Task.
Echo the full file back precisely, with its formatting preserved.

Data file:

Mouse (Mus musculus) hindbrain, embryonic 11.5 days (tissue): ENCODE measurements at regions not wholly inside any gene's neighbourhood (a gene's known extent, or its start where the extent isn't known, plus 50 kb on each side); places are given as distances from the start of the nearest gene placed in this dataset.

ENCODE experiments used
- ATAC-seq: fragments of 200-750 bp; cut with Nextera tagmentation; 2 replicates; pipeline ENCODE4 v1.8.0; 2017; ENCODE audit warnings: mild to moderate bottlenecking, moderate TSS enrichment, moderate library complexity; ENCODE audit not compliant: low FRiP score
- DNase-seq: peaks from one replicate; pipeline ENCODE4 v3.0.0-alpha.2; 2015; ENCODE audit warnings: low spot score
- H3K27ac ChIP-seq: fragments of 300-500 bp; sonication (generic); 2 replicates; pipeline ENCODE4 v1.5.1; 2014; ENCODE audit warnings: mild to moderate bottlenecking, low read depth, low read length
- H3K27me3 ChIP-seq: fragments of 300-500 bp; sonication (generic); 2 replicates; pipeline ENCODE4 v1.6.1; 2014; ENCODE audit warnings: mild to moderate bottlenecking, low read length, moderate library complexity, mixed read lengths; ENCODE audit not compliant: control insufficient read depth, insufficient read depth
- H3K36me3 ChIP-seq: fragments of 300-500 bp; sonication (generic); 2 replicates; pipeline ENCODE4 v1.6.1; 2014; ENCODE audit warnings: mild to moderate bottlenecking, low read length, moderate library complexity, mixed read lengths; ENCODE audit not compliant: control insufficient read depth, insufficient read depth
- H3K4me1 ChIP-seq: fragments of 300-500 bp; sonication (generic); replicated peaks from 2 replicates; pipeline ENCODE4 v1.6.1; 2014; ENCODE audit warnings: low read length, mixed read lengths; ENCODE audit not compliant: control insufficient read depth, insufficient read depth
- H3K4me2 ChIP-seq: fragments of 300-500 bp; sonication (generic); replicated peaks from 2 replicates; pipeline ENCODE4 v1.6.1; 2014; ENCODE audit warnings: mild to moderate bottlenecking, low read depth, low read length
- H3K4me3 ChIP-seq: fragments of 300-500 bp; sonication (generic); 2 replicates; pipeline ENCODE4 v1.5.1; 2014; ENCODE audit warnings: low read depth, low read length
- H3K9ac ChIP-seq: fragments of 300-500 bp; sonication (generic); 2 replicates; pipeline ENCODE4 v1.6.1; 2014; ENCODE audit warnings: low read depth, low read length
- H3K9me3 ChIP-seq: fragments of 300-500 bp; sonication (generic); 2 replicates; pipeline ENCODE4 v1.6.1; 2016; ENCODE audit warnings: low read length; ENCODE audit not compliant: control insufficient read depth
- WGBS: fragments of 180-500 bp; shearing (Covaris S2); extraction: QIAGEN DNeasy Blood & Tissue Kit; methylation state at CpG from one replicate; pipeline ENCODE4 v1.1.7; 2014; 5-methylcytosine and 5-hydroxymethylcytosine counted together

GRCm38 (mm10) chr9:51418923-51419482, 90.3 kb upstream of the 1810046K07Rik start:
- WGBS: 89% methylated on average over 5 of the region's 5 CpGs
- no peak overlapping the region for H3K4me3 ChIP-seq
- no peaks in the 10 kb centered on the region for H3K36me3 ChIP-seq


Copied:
Mouse (Mus musculus) hindbrain, embryonic 11.5 days (tissue): ENCODE measurements at regions not wholly inside any gene's neighbourhood (a gene's known extent, or its start where the extent isn't known, plus 50 kb on each side); places are given as distances from the start of the nearest gene placed in this dataset.

ENCODE experiments used
- ATAC-seq: fragments of 200-750 bp; cut with Nextera tagmentation; 2 replicates; pipeline ENCODE4 v1.8.0; 2017; ENCODE audit warnings: mild to moderate bottlenecking, moderate TSS enrichment, moderate library complexity; ENCODE audit not compliant: low FRiP score
- DNase-seq: peaks from one replicate; pipeline ENCODE4 v3.0.0-alpha.2; 2015; ENCODE audit warnings: low spot score
- H3K27ac ChIP-seq: fragments of 300-500 bp; sonication (generic); 2 replicates; pipeline ENCODE4 v1.5.1; 2014; ENCODE audit warnings: mild to moderate bottlenecking, low read depth, low read length
- H3K27me3 ChIP-seq: fragments of 300-500 bp; sonication (generic); 2 replicates; pipeline ENCODE4 v1.6.1; 2014; ENCODE audit warnings: mild to moderate bottlenecking, low read length, moderate library complexity, mixed read lengths; ENCODE audit not compliant: control insufficient read depth, insufficient read depth
- H3K36me3 ChIP-seq: fragments of 300-500 bp; sonication (generic); 2 replicates; pipeline ENCODE4 v1.6.1; 2014; ENCODE audit warnings: mild to moderate bottlenecking, low read length, moderate library complexity, mixed read lengths; ENCODE audit not compliant: control insufficient read depth, insufficient read depth
- H3K4me1 ChIP-seq: fragments of 300-500 bp; sonication (generic); replicated peaks from 2 replicates; pipeline ENCODE4 v1.6.1; 2014; ENCODE audit warnings: low read length, mixed read lengths; ENCODE audit not compliant: control insufficient read depth, insufficient read depth
- H3K4me2 ChIP-seq: fragments of 300-500 bp; sonication (generic); replicated peaks from 2 replicates; pipeline ENCODE4 v1.6.1; 2014; ENCODE audit warnings: mild to moderate bottlenecking, low read depth, low read length
- H3K4me3 ChIP-seq: fragments of 300-500 bp; sonication (generic); 2 replicates; pipeline ENCODE4 v1.5.1; 2014; ENCODE audit warnings: low read depth, low read length
- H3K9ac ChIP-seq: fragments of 300-500 bp; sonication (generic); 2 replicates; pipeline ENCODE4 v1.6.1; 2014; ENCODE audit warnings: low read depth, low read length
- H3K9me3 ChIP-seq: fragments of 300-500 bp; sonication (generic); 2 replicates; pipeline ENCODE4 v1.6.1; 2016; ENCODE audit warnings: low read length; ENCODE audit not compliant: control insufficient read depth
- WGBS: fragments of 180-500 bp; shearing (Covaris S2); extraction: QIAGEN DNeasy Blood & Tissue Kit; methylation state at CpG from one replicate; pipeline ENCODE4 v1.1.7; 2014; 5-methylcytosine and 5-hydroxymethylcytosine counted together

GRCm38 (mm10) chr9:51418923-51419482, 90.3 kb upstream of the 1810046K07Rik start:
- WGBS: 89% methylated on average over 5 of the region's 5 CpGs
- no peak overlapping the region for H3K4me3 ChIP-seq
- no peaks in the 10 kb centered on the region for H3K36me3 ChIP-seq